C-J Extra: Sierra Club protects, restores quality of Kansas environment

The organization has 5,000 members in Kansas

Paul Post, chairman of the executive committee of the Sierra Club-Kansas Chapter, says the club is concerned about earthquakes in south-central Kansas caused by fracking, how Flint Hills burning affects air quality and the Holcomb coal-fired generator. He is optimistic about wind and solar energy efforts. (Keith Horinek/The Capital-Journal)

The Topeka Group of the Sierra Club-Kansas Chapter is working to educate the community on 21st-century technology that can help the environment.

 

Paul Post, chairman of the executive committee of the Sierra Club-Kansas Chapter, is hoping Topeka residents get involved in the local club to better their lives and surroundings.

The Sierra Club’s national organization, which is celebrating its 125th year, was founded as a hiking club by John Muir in May 1892 in California, Post said.

Q: What is the Sierra Club?

Post: The Sierra Club is a national organization and was a hiking club for many years. In the 1960s, a dam was planned for the Grand Canyon, and the Sierra Club was very instrumental in stopping that. Camping, hiking, canoeing, kayaking, skiing, cross country, biking (and) all those outdoor things we’re still interested in, but the focus in the early ’60s really changed to be on more environmental activists. There are so-called chapters. Each state has a chapter, at least one, and some of the bigger states like California, they have several.

Below the chapter level, we have what we call groups. We have a group called the Topeka Group … members here in Topeka belong to that. The Lawrence Group is the original group in the Kansas Chapter; it’s called the Wakarusa Group. The Kansas City Group is the Kanza Group, the Wichita Group is Southwind Group, and the Manhattan Group is called the Flint Hills Group.

Q: How did you become involved with the Sierra Club?

Post: I became a life member in ’97. I’m not paid; I’m a volunteer. I’m a member of the executive committee, which is kind of like our board of directors for Kansas, and I wear some other hats, like for the Topeka Group I’m the outings person.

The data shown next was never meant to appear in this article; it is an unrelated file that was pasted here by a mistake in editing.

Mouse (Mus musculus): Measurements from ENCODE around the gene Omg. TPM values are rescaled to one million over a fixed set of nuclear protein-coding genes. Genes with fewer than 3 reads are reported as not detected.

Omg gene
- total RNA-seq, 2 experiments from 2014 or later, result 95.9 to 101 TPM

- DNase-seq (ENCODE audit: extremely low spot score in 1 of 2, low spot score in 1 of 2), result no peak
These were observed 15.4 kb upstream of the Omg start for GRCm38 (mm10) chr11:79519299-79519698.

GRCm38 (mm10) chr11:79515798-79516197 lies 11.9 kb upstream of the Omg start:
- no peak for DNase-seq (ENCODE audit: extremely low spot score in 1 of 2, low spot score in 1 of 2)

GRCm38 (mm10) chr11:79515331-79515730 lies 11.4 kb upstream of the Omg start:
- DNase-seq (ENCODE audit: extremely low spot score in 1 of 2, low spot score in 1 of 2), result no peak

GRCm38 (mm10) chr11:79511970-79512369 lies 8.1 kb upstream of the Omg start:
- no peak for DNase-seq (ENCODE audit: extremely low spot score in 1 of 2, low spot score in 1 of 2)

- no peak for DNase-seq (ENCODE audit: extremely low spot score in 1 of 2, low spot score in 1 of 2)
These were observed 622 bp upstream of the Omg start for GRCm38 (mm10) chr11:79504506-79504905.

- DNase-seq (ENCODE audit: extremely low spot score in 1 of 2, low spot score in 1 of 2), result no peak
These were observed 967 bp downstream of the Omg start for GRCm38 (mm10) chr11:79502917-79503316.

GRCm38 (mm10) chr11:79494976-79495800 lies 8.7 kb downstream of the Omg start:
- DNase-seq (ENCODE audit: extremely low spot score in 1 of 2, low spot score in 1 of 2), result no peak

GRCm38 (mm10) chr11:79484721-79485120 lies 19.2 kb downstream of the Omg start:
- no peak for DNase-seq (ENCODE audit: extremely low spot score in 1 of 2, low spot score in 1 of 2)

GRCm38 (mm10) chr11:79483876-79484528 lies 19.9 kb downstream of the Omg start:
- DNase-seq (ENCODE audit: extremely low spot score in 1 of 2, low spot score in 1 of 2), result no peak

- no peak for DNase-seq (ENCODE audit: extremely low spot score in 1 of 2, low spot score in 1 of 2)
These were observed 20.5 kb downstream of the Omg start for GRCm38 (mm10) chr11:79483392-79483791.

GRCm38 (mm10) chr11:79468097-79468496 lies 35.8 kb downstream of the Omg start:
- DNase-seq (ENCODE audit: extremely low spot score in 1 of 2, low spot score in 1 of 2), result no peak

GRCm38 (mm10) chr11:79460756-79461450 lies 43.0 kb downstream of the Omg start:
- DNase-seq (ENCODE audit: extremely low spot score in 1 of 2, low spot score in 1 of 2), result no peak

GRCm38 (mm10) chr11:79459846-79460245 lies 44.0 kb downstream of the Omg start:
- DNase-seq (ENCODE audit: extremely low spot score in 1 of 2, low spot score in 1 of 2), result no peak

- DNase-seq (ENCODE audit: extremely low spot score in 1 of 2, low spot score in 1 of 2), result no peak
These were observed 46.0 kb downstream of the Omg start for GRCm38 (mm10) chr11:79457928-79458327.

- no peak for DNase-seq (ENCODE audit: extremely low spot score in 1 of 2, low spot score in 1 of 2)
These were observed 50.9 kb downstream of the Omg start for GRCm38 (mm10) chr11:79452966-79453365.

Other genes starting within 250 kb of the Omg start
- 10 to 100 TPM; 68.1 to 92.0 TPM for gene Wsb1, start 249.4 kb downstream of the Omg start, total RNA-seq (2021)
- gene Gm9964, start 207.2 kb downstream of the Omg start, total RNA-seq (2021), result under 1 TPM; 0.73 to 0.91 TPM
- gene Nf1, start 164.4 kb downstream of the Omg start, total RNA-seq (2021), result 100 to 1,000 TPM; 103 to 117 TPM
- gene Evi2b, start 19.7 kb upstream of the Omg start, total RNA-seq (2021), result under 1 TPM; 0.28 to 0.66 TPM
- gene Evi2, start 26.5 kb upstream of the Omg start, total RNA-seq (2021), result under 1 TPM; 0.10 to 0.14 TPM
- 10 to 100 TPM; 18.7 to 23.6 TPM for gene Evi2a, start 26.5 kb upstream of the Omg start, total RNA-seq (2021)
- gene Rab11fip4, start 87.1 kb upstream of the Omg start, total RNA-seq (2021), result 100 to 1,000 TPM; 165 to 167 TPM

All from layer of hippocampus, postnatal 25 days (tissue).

Q.: What projects are currently in the works?

Post: The Holcomb coal-fired generator, which was proposed to be expanded. We’re trying to push renewable energy. Coal-fired plants essentially are 19th-century technology. We’re advocating 21st-century technologies for electrical generation.

We’re in favor of our wind farms and solar. The wind farm development has really taken off in the last 10 years, probably, and even more so in the last five years. We’re very concerned about the earthquakes in south-central Kansas, down around Wichita, due to oil companies fracking (hydraulic fracturing).

Another thing we are interested in is the Flint Hills burning and the air quality to our northern neighbors. We also maintain 2 miles of highway on I-70 from Wanamaker Road to Urish Road.

Q: How many members are there?

Post: There are 5,000 members in Kansas. The members of the five groups in the state are approximately: Topeka, 350-400; Kansas City, 1,400; Wichita, 900; Lawrence, 500-600; and Manhattan has about 200-300. The rest are comprised of individuals in the western part of Kansas.

Q: How can one become a member?

Post: Join on our website (kansas.sierraclub.org/topeka-group/) or donate to the Sierra Club at sierraclub.org.

Q: What are some of the upcoming outings planned?

Post: There is an annual float trip Saturday, Oct. 21, that we partner on with the Friends of the Kaw, (who) help maintain the Kansas River. Topeka (Group)-sponsored outings have included hikes at Konza Prairie, hikes at the governor’s mansion, the Gypsum Hills, a field trip and tour of the Waverly Wind Farm, and a field trip to the Bowersock Mills &Power Company hydroelectric power plant in Lawrence.

Q: What are some of the concerns for the future?

Post: We’re optimists, so we’re not wringing our hands and saying, ‘Woe is me.’ We’re optimistic 21st-century technologies will help the environment. We are concerned about climate changes and/or global warming. Our military acknowledge that it is happening, and if something isn’t done about it, it can have catastrophic consequences.

Q: How can individuals help?

Post: Join the membership of the Sierra Club for $15. Eating locally (and) supporting the farmers markets; food choices; energy efficiency, such as appliances and incandescent light bulbs, (which) should be changed out to compact fluorescent and LED light bulbs.

Contact features writer Jessica Cole at (785) 295-5628.

 

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